i-gel® from Intersurgical: clinical evidence listing

A comprehensive list of all known published clinical evidence on the device

Paediatric i-gel evaluation under nuclear magnetic resonance (NMR)

Monclus E, Garces A, Vassileva I, Sanchez A, Banchs R. Eur J Anaesthesiol 2010; 27(47): 155

70 children who were already scheduled for a cranial MRI scan took part in this study. The epiglottis was found to be in the bowl of the i-gel® in all patients, however the device still performed well.

Link to abstract.


In vitro study of magnetic resonance imaging artefacts of six supraglottic airway devices

Zaballos M, Bastida E, del Castillo T, de Villoria JG, Jiménez C. Anaesthesia 2010; 65(6): 569-572

In this study, the artefacts created during MRI by six supraglottic airways, the Classic LMA®, the ProSeal LMA®, the LMA Unique®, the LMA Supreme®, the Ambu® disposable laryngeal mask and the i-gel® were investigated. There were no artefacts with the i-gel® or Ambu® devices.

Abstract text

Extraglottic airway devices for use in diving medicine - part 3: the i-gel®

Acott CJ. Diving and Hyperbaric Medicine 2008; 38(3): 124-127

This study looked at the use of i-gel® in airway management of a patient in a diving bell or deck decompression chamber. The study highlighted the potential limitations of some supraglottic airways used in Hyperbaric Medicine, such as possible cuff expansion with a decrease in pressure on decompression and change in cuff volume due to gas diffusion as the gas mixtures change, problems not associated with i-gel®. It showed that, subjectively, there was no change in the consistency of the i-gel® at 203 and 283kPa pressure and that no bubbles were detected following decompression from 203, 283 or 608kPa. The i-gel® was also preferred by the Diver Medical Technicians (DMTs) to the alternative device included in the manikin section of the study because it ‘lacked a cuff and was easier to insert from any position’.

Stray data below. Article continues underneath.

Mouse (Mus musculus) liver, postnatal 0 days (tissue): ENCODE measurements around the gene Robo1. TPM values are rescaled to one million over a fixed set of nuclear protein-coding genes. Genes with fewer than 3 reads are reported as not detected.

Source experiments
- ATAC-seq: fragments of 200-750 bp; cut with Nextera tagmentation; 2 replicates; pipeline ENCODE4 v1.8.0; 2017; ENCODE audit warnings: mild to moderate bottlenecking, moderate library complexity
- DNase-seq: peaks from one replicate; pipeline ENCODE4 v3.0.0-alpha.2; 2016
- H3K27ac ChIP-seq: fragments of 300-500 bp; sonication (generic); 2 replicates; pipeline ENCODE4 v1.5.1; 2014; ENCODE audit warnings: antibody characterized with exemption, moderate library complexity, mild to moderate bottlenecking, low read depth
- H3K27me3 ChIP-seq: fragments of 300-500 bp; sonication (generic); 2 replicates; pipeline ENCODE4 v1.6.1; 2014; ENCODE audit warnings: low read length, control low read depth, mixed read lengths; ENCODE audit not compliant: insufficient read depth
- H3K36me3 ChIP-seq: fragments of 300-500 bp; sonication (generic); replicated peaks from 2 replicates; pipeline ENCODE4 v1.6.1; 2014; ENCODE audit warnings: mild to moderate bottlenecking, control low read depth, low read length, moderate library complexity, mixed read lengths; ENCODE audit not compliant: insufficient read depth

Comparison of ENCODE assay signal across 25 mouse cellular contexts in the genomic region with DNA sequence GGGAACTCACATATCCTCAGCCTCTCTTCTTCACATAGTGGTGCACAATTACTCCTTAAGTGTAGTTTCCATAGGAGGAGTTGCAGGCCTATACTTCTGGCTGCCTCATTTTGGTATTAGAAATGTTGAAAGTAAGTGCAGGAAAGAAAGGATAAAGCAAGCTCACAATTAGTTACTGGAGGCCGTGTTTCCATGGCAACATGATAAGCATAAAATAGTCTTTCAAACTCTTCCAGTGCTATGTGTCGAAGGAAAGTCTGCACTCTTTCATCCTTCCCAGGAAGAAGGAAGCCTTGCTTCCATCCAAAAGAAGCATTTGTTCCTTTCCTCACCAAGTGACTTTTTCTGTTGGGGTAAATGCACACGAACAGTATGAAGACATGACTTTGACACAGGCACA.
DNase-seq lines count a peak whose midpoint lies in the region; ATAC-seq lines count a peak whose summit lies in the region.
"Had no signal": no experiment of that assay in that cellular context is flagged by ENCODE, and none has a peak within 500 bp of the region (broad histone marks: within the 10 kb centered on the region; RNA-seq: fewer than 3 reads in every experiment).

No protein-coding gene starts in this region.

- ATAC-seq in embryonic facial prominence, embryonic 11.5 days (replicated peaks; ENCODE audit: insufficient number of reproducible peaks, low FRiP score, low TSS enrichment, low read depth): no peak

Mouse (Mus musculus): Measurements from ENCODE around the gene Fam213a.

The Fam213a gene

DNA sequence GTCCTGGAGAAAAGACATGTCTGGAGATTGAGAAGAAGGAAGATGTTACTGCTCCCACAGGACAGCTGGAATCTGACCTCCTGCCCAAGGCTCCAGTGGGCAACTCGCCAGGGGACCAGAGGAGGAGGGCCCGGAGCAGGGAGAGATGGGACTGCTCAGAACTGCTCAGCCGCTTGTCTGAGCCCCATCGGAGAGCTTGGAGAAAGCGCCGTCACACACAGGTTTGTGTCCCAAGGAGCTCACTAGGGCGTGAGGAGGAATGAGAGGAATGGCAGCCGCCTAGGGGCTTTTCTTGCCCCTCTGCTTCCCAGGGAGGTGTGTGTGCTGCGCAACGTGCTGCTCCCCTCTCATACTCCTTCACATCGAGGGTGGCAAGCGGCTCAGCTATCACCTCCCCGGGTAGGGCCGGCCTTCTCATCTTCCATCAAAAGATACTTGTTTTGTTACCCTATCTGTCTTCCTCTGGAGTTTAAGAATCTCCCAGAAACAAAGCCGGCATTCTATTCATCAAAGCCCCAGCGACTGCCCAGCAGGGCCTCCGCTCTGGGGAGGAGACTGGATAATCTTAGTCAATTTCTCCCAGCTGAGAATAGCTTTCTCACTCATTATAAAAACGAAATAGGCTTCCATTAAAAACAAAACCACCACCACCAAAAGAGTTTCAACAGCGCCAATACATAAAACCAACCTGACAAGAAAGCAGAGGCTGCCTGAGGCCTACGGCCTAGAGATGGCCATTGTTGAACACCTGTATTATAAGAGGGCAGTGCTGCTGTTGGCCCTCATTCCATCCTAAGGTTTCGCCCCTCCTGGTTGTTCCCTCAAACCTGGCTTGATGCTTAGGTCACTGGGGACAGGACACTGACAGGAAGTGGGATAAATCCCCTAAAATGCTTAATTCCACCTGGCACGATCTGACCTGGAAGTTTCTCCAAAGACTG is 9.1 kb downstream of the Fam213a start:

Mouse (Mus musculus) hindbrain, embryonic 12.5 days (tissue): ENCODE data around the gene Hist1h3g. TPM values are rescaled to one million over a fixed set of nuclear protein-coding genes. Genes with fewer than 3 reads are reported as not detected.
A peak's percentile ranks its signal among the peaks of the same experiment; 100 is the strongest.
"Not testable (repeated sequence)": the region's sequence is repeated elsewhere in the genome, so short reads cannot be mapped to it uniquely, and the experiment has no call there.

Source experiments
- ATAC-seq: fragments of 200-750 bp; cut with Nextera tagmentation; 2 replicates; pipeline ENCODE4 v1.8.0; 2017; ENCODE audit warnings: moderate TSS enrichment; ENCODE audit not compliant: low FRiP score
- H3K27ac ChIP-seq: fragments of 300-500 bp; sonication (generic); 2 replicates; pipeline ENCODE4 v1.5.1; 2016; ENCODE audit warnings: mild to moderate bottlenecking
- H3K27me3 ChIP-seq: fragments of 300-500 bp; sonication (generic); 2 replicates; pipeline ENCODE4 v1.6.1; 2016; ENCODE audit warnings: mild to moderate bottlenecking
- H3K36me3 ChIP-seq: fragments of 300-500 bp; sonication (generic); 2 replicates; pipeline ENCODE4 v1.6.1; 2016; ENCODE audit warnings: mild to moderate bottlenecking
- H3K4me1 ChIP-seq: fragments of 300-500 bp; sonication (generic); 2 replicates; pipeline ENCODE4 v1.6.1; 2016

Link to abstract.